One of the mysteries of the English language finally explained.
1A person or thing that tempts.
- ‘You've got two villains here - the tempters and the tempted.’
- ‘The temptress and tempters have described their seduction technique.’
- ‘The women are both tempters and comforters.’
- ‘The tempter this time has been resisted.’
- ‘The devil is a prominent character in the film, and takes the role of tempter and power broker.’
- ‘The walk is visually stunning for anyone used to a dry, brown landscape, and a serious tempter for more.’
- ‘The destructive tempter is within as much as without.’
- ‘The tempters know their limitations: only the individual can bring about his own damnation.’
- ‘Many varieties of religion have long spoken about a Satan or tempter.’
- ‘He is the subtle tempter of man's moral balance.’
- ‘Satan is the insidious tempter who whispers in men's hearts.’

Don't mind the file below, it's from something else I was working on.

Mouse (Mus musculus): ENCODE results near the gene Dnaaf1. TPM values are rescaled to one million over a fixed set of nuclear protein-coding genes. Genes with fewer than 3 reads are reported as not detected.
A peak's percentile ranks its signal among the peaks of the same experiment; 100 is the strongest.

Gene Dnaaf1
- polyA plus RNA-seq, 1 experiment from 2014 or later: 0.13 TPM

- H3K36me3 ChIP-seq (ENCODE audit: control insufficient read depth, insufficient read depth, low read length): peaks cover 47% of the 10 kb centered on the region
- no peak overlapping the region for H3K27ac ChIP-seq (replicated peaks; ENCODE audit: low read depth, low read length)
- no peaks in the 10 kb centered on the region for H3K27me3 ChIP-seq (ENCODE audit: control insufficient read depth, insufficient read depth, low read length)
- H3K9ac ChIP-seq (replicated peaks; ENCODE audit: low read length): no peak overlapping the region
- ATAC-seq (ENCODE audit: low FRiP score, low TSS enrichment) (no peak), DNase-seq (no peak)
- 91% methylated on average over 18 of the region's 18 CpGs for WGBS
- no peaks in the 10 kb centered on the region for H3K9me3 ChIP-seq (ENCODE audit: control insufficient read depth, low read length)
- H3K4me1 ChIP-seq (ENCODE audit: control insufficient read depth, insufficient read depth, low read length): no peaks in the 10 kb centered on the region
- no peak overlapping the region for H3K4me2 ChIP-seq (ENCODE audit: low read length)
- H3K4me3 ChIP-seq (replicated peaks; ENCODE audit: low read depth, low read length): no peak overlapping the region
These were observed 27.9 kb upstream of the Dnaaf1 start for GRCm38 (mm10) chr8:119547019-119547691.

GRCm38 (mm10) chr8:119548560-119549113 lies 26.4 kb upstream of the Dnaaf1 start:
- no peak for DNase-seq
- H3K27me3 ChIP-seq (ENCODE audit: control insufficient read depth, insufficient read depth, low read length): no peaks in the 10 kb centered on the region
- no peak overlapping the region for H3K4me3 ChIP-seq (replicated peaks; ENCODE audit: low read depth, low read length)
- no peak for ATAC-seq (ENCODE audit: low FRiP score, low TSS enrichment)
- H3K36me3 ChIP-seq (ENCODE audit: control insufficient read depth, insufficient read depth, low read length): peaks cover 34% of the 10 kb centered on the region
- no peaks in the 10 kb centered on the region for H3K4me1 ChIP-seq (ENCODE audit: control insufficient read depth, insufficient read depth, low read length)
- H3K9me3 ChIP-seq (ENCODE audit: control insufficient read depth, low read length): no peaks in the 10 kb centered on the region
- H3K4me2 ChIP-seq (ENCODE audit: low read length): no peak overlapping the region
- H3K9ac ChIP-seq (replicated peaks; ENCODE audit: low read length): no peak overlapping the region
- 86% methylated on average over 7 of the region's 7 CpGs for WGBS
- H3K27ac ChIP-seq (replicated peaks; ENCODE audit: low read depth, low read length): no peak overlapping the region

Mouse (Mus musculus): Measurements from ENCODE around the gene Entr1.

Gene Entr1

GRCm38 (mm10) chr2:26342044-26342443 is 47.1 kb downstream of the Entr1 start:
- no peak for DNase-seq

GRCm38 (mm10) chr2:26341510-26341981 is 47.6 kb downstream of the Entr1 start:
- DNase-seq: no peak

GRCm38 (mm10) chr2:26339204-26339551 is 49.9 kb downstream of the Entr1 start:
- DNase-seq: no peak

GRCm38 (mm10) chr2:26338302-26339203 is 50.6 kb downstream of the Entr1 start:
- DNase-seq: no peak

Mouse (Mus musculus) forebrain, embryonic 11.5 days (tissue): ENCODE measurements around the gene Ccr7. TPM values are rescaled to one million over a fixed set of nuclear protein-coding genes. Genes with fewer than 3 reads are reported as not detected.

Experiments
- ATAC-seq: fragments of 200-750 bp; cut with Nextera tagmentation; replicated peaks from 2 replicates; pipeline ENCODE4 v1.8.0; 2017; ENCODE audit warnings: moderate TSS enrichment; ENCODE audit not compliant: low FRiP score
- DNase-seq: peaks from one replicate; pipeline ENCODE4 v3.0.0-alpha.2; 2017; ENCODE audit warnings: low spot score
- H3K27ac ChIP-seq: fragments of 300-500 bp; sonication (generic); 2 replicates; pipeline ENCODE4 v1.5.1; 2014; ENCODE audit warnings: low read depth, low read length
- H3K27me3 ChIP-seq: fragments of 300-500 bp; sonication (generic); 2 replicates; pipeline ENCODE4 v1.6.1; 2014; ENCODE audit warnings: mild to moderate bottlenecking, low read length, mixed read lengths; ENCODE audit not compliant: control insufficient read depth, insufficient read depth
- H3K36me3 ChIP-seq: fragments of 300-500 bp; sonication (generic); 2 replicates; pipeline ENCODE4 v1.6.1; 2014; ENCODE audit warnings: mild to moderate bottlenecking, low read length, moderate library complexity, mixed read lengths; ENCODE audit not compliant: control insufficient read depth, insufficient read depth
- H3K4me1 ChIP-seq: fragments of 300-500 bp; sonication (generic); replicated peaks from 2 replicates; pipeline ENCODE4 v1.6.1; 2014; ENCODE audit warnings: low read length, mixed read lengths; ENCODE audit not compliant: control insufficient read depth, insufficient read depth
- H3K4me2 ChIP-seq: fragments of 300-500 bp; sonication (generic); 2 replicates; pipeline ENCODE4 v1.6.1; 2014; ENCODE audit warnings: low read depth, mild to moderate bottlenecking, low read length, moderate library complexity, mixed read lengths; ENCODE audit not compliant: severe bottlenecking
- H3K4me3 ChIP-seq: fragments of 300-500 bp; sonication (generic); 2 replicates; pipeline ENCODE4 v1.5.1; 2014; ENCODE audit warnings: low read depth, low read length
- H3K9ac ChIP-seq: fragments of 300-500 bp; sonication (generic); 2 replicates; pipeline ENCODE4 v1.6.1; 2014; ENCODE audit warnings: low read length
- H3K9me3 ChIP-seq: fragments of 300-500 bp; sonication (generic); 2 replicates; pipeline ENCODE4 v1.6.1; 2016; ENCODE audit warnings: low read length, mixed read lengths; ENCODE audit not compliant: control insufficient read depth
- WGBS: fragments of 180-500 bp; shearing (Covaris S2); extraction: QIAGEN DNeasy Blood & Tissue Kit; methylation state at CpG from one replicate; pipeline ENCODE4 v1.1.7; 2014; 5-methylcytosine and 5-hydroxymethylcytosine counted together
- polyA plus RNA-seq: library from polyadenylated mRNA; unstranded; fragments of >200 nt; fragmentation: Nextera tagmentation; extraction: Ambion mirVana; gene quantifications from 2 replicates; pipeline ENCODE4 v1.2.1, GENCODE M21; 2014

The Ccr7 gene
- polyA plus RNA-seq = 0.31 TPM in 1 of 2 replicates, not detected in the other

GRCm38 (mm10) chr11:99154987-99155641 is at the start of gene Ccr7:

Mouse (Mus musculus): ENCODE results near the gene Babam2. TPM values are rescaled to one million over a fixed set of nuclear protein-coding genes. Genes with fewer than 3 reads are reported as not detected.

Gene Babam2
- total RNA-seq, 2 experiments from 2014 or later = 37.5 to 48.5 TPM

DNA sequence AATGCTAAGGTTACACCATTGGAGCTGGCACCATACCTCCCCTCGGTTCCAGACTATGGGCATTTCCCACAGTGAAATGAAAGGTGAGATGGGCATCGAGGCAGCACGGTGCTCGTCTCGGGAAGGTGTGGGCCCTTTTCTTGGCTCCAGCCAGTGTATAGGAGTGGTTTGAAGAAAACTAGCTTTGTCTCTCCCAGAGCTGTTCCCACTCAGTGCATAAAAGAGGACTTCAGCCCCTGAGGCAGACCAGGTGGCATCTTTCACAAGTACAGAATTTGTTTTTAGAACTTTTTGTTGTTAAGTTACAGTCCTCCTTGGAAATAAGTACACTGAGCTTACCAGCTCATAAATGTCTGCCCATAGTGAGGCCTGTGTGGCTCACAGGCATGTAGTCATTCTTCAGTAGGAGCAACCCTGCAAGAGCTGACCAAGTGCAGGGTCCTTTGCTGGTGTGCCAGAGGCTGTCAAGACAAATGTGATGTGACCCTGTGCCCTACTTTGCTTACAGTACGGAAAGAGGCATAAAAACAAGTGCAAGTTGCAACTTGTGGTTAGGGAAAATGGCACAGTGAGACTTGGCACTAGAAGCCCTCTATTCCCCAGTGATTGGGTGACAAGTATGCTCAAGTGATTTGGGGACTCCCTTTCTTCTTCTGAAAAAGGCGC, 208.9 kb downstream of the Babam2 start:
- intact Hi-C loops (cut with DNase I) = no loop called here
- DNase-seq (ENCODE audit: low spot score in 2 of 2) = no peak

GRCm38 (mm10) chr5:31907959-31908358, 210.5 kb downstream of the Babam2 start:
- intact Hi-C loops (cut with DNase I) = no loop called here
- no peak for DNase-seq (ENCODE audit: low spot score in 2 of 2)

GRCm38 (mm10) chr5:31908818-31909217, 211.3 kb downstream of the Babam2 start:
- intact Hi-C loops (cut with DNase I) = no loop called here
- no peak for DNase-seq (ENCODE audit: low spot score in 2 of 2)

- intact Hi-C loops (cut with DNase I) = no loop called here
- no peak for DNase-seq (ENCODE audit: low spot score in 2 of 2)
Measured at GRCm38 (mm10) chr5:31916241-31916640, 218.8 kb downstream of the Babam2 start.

- 1.1 The Devil.
- ‘Jesus resisted the Tempter.’
- ‘His very name, Satan, means Tempter.’
- ‘He is quite unlike the biblical Tempter in his actions.’
- ‘His grapples with the Tempter are portrayed in dark, unsettling detail.’
- ‘There is little appreciation of the documented tricks of The Tempter.’
- ‘This is Satan the Tempter: jovial, charming and utterly plausible.’
- ‘It was as if Tempter was standing in front of her.’
Late Middle English: from Old French tempteur, from ecclesiastical Latin temptator, from Latin temptare ‘to handle, test, try’.
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